Philadelphia hotels experienced unprecedented declines in demand during the COVID-19 pandemic, similar to most top-25 markets in the United States. Considering the city’s large number of demand generators, Philadelphia hotels are well positioned for a recovery, albeit a slow one. How far did the Philadelphia hotel market fall? What factors will shape this recovery?
How did destination resorts in the northeastern United States fare during the pandemic? What is the future of this asset class?
The Philadelphia market has been severely affected by the COVID-19 pandemic and the related decline in travel. The magnitude of the decline has been somewhat greater than that experienced by the top 25 markets in the U.S., which is due to the impact of the pandemic on the leisure segment, particularly international tourism, as well as across the meeting and group segment. Looking ahead, Philadelphia as a city works to heal and rebuild.
Pittsburgh has long been known as the hub for coal mining and steel production. Over the last 30 years, it has experienced quite the transformation, no longer just the eighth-largest city in the nation boasting its impressive steel output.
Denver’s growth this year reflects what many hotel developers and owners have been witnessing—as a market for jobs, business, and development, Denver continues to outperform.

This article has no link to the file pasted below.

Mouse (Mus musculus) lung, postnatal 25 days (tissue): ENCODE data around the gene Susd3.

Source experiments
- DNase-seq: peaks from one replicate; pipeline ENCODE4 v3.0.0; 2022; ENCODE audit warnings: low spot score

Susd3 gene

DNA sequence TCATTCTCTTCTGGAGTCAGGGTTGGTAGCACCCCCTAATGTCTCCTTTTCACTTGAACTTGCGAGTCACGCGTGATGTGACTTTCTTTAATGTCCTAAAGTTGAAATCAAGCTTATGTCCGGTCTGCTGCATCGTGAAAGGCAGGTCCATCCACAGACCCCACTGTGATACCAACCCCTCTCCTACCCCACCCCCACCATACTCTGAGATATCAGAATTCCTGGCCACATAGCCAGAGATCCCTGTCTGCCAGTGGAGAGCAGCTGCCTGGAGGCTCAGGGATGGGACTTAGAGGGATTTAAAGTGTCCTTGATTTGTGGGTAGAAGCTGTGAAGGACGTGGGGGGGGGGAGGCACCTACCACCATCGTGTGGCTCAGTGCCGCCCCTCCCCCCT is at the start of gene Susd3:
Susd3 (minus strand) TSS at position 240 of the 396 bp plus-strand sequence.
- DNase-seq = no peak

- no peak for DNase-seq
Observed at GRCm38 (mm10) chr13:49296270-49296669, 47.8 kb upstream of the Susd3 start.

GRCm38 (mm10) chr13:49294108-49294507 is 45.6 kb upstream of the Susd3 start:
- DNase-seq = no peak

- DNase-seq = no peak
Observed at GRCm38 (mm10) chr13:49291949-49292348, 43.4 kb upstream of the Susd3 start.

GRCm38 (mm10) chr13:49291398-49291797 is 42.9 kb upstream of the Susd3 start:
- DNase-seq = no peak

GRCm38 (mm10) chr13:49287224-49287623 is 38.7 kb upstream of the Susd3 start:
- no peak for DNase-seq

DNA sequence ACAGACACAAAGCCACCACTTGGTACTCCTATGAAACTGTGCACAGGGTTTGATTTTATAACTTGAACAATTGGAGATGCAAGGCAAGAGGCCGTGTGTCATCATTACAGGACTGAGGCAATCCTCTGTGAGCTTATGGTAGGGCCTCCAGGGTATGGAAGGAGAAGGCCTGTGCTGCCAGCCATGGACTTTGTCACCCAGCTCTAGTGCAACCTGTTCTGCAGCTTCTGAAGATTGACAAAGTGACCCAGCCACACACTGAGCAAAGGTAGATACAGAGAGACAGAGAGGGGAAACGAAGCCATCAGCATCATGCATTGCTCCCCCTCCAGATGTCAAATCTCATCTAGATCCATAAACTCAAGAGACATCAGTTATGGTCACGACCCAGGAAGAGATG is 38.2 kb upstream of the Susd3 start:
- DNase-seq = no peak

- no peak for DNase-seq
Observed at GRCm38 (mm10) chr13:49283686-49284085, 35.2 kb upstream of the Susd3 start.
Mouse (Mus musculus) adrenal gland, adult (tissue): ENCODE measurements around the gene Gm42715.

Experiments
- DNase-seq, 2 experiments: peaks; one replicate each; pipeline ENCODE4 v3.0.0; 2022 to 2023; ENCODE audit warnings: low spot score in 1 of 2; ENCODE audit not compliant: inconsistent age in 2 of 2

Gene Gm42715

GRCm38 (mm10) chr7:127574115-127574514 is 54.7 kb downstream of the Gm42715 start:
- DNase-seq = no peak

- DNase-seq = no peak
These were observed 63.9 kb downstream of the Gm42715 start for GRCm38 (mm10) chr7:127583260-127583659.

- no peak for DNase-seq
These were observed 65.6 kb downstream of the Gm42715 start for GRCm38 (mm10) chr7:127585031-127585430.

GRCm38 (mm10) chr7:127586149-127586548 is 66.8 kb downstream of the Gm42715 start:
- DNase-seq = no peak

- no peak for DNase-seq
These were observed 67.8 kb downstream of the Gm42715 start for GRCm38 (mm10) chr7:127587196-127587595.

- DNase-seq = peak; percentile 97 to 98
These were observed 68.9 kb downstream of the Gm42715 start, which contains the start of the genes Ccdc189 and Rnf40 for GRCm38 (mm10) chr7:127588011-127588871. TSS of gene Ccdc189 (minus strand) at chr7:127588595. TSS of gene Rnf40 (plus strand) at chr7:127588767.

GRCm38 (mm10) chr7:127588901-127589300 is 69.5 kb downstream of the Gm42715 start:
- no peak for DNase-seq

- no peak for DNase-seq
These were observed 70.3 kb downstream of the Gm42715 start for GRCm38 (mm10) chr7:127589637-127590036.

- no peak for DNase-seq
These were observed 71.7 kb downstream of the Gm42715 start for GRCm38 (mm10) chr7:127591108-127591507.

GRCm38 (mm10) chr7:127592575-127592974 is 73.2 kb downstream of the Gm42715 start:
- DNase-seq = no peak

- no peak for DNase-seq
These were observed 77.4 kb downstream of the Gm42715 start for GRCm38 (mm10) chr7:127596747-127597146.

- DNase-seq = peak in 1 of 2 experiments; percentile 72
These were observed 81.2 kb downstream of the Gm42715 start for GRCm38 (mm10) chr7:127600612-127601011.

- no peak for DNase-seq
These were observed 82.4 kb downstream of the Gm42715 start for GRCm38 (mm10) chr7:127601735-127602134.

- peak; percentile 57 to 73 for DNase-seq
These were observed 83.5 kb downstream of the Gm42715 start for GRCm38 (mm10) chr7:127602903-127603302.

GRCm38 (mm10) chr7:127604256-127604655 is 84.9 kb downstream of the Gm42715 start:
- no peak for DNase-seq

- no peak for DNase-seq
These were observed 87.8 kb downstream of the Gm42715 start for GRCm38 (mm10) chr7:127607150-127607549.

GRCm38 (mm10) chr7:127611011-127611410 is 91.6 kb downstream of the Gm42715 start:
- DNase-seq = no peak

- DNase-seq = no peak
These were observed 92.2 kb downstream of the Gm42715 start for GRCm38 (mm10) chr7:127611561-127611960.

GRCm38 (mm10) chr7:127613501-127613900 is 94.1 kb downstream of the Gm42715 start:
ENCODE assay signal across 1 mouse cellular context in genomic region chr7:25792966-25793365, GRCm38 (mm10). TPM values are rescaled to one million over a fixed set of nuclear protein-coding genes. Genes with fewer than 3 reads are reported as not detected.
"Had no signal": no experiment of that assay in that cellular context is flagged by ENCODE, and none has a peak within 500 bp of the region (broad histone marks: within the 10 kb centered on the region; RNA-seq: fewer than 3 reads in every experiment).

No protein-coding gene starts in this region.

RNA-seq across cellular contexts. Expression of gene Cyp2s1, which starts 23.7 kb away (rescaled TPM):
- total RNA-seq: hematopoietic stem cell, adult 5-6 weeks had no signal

Institutions ranging from Olympic centers to major military bases underpin the economy of Colorado Springs. Tourism brings additional demand to area hotels, which have noted improvements in transactions and performance over the past year.
Unemployment in Philadelphia remains high, though the city’s broad economic base continues to slowly recover. RevPAR levels for Philadelphia hotels are expected to strengthen in the near term, with demand outpacing recent supply additions.
Atlantic City faces many challenges ahead. This article examines the visitation and revenues trends for Atlantic City and summarizes major developments occurring in 2010 and beyond, including the Pennsylvania table games.
A sluggish national economy hasn’t held back growth in Center City Philadelphia, where expansions of business, tourism, and the convention center bring on a need for new hotels.